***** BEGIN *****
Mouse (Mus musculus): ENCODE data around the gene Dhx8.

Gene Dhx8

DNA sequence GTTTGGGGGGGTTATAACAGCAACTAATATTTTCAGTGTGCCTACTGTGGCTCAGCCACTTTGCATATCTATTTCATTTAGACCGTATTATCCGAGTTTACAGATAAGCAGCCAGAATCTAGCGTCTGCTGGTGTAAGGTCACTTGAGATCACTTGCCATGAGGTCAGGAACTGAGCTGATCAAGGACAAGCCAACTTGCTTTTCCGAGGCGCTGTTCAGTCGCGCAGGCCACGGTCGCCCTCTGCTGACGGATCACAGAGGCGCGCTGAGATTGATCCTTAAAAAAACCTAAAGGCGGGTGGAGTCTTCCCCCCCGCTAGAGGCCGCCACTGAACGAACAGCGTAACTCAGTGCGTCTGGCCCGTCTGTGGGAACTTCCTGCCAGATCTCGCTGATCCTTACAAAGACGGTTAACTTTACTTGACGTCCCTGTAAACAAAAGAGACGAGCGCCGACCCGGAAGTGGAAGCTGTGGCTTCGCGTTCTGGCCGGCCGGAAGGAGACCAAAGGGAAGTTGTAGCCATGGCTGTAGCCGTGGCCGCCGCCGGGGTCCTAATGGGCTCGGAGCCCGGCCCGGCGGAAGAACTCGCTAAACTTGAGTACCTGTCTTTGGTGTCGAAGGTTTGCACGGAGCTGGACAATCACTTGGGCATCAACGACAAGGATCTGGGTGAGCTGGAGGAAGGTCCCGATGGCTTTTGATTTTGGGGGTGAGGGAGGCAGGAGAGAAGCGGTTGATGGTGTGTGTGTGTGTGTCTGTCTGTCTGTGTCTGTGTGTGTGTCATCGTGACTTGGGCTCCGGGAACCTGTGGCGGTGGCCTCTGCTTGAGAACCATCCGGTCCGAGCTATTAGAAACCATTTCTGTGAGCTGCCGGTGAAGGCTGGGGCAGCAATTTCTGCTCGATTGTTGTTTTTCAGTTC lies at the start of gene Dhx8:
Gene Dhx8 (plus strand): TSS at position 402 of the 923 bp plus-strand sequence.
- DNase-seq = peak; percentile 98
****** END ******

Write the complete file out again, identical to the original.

Mouse (Mus musculus): ENCODE data around the gene Dhx8.

Gene Dhx8

DNA sequence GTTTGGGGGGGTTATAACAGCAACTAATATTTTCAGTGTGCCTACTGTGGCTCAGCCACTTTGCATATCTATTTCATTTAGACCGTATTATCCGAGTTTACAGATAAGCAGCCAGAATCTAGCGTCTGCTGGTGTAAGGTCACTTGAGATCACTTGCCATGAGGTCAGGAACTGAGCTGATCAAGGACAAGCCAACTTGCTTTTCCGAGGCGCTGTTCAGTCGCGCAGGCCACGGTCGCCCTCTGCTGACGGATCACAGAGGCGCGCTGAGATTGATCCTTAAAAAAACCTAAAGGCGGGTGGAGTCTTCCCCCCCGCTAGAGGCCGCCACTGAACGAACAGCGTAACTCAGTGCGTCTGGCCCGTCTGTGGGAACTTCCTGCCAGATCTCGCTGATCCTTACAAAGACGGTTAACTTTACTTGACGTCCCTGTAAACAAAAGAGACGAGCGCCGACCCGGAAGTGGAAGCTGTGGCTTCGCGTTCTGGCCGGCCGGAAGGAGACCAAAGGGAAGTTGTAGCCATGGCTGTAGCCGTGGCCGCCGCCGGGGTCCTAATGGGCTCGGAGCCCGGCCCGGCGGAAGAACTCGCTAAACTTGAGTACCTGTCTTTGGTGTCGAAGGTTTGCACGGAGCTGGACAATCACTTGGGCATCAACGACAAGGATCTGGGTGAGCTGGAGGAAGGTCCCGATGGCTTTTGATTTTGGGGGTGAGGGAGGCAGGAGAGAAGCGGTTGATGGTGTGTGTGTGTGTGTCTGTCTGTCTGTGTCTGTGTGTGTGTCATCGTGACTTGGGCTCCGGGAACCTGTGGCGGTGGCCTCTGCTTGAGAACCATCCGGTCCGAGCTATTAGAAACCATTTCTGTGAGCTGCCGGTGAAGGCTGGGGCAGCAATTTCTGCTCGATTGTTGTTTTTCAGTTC lies at the start of gene Dhx8:
Gene Dhx8 (plus strand): TSS at position 402 of the 923 bp plus-strand sequence.
- DNase-seq = peak; percentile 98